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Author: TheBadger Big red star, 1000 posts Old School Fool Add to my Favorite Fools Ignore this person (you won't see their posts anymore) Number: of 76420  
Subject: Re: IRA Distribution Penalty Exception Date: 6/24/2000 10:15 AM
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Portions of what "intercst" says are true but not entirely accurate. However, putting that aside, "intercst" misses the biggest risk of all because we entertain or understand the word differently.

Life, in general, is volatile both on the up side and sometimes unfortunately on the down side. Further, one's life for the next 10 years is likely to be financially volatile implying that one's financial needs can easily go up and down over a 10 year year period.

SEPP's using §72(t)(2)(A)(iv) require allocating an asset base (IRA's, 401(k)'s & other deferred accounts) to the program & then applying one of three methods to the asset base to arrive at a fixed annual withdrawal. Then depending on the method selected & tax[ayer elections, the annual withdrawal amount may or may not change in each subsequent year.

However, the key issue here is the allocation of an asset base. Once the assets are allocated or pledged to the process, they are tied up and can not be used for other purposes; thus the biggest risk of all is that one may pledge his or her assets to a SEPP program abd then subsequently want or need those same assets for another purpose and arrive in a financially more riunious situation.

As an example, you have $1,000,000 in an IRA, you are age 50 & need or want $30,000 per year. As a result, you select the minimum or life expectancy method. Table I, pub 590 tells us that the divisor for a 50 year old is 33.1 & $1,000,000 divided by 33.1 is convienently $30,211. Further, you continue this process to age 55 with gradually increasing withdrawals in the $34,000 range. At age 56, a major financial emergency strikes requiring $100,000 and your only source of funding is the IRA. You withdraw an additional $100,000 for your IRA to satisfy the emergency. The cost of doing so is to disqualify all prior withdrawals and the $100k such that approximately $35,000 in penalties are due.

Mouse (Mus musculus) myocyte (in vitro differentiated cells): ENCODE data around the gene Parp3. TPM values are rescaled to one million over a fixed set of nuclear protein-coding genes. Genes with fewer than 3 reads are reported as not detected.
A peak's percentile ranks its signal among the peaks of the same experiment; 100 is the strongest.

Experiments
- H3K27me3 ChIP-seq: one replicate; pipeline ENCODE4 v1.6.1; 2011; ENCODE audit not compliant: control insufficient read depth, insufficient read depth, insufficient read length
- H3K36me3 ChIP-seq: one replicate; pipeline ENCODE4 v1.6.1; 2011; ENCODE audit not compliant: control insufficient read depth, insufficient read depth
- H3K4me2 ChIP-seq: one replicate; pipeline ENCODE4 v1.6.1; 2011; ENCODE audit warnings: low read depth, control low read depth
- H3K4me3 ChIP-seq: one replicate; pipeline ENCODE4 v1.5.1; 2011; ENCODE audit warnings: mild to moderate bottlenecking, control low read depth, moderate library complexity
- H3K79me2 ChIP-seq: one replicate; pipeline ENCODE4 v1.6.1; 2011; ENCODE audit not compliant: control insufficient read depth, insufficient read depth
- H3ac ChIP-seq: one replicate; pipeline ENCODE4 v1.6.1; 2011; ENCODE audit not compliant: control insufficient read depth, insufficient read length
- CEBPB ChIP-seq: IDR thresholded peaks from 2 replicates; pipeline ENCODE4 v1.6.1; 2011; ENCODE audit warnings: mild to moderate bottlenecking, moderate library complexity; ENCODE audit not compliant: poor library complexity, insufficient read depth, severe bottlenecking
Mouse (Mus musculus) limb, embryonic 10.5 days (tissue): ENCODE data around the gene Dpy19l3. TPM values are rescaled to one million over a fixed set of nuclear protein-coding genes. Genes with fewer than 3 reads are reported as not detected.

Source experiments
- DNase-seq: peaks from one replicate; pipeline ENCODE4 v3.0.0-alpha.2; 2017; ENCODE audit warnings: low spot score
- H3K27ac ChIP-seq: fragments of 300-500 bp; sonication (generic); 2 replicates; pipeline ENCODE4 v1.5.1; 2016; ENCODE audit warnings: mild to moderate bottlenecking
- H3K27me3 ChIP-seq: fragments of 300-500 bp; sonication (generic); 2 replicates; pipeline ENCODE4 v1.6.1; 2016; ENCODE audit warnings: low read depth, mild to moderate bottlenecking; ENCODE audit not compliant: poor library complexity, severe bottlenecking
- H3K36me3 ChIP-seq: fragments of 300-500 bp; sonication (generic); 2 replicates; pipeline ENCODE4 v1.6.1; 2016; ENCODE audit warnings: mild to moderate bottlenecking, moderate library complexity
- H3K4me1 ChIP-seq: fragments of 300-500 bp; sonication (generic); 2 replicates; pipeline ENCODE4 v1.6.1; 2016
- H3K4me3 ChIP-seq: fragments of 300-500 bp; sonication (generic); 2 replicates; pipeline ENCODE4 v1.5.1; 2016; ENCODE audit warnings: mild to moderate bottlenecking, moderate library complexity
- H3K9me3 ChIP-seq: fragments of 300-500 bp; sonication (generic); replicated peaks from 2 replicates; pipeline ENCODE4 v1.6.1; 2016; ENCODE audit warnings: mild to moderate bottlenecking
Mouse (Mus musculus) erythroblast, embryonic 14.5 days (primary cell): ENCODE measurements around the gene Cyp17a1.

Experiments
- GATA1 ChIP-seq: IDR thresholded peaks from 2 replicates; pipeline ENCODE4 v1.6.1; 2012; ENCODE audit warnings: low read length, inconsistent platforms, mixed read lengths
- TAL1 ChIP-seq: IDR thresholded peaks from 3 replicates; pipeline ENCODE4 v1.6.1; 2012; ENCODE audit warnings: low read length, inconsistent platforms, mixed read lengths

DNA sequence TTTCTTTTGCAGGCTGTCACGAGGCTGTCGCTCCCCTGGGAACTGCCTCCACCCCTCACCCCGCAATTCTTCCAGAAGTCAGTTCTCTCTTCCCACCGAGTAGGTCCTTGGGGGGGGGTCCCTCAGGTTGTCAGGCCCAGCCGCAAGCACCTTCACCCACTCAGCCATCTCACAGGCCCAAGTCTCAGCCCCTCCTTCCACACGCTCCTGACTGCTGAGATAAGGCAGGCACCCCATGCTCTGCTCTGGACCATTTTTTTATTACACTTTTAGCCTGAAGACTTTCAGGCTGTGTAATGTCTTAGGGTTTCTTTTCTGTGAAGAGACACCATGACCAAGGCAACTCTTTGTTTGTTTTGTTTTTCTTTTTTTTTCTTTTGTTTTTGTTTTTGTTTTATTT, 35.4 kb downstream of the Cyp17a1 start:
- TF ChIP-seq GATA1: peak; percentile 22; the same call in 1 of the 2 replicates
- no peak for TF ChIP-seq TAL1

Plan #2 --- split the $1,000,000 into two IRA's; A with $450,000 and B with $550,000. Adopt the amortization method on IRA A using 6% and a 33.1 year life expectancy. This then yields $31,600 per year from IRA A --- a pretty convienent starting number while leaving IRA B untouched. The same financial emergency arises in year 6 and you make the $100,000 withdrawal from IRA B; not IRA A. Additional taxes and penalties due are $10,000; $25,000 less than plan A above.

In terms of attempting to match assets to programs & dealing with the volatilitiy of life (volatility = risk) plan #2 above is far superior than plan #1 by keeping some dry powder on the side while potentially being a little more aggressive (not necessarily more risky) in method adoption on the smaller IRA A.

TheBadger


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